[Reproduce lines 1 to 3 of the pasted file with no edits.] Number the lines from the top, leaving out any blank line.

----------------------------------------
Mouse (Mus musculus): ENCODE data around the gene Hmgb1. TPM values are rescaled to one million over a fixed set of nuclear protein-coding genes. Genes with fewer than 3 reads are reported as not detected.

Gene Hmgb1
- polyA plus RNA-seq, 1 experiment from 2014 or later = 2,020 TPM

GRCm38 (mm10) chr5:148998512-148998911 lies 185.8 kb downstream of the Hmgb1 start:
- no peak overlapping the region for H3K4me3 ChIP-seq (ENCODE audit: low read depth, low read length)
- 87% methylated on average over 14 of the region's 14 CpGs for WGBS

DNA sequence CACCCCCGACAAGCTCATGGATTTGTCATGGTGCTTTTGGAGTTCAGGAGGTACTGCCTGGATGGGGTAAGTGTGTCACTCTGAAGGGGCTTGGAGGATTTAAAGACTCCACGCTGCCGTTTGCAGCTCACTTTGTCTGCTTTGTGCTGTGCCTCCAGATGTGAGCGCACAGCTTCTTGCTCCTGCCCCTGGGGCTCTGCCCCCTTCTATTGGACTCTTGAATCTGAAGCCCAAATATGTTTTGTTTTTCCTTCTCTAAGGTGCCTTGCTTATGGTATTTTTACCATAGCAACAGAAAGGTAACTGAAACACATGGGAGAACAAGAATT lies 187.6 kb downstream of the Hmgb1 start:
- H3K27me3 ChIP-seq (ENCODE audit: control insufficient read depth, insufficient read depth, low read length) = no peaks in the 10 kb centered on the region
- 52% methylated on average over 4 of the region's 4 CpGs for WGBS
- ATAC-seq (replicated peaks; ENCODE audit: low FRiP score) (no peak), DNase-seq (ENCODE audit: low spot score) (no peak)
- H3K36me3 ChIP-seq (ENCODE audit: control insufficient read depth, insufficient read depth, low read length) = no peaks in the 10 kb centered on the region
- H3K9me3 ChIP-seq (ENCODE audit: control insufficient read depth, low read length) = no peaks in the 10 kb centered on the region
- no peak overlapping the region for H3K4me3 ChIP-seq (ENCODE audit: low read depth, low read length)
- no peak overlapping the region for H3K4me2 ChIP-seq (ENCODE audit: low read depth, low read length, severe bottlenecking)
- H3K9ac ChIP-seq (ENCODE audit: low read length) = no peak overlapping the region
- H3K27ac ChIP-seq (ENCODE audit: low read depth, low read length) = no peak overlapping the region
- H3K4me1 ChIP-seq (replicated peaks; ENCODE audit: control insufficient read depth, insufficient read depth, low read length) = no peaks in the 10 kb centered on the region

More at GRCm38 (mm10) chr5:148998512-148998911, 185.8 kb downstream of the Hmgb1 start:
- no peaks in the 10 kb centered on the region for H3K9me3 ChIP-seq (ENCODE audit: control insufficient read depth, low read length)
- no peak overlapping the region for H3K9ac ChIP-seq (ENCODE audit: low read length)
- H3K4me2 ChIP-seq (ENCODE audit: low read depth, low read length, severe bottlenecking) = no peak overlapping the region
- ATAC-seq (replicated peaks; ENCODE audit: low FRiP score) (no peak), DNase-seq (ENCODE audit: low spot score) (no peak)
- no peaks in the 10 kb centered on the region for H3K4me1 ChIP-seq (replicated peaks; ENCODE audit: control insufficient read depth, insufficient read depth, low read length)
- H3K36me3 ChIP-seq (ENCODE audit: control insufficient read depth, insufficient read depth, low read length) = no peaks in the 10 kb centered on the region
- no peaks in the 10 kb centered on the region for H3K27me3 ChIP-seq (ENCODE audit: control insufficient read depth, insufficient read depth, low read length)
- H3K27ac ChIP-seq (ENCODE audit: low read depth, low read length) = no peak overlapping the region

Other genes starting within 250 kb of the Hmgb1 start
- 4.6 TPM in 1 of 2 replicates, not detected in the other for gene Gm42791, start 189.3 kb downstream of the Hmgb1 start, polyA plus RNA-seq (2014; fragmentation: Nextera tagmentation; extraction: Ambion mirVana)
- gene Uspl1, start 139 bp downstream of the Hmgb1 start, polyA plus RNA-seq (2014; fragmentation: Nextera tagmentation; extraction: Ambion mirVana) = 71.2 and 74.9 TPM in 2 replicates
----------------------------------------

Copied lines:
Mouse (Mus musculus): ENCODE data around the gene Hmgb1. TPM values are rescaled to one million over a fixed set of nuclear protein-coding genes. Genes with fewer than 3 reads are reported as not detected.

Gene Hmgb1
- polyA plus RNA-seq, 1 experiment from 2014 or later = 2,020 TPM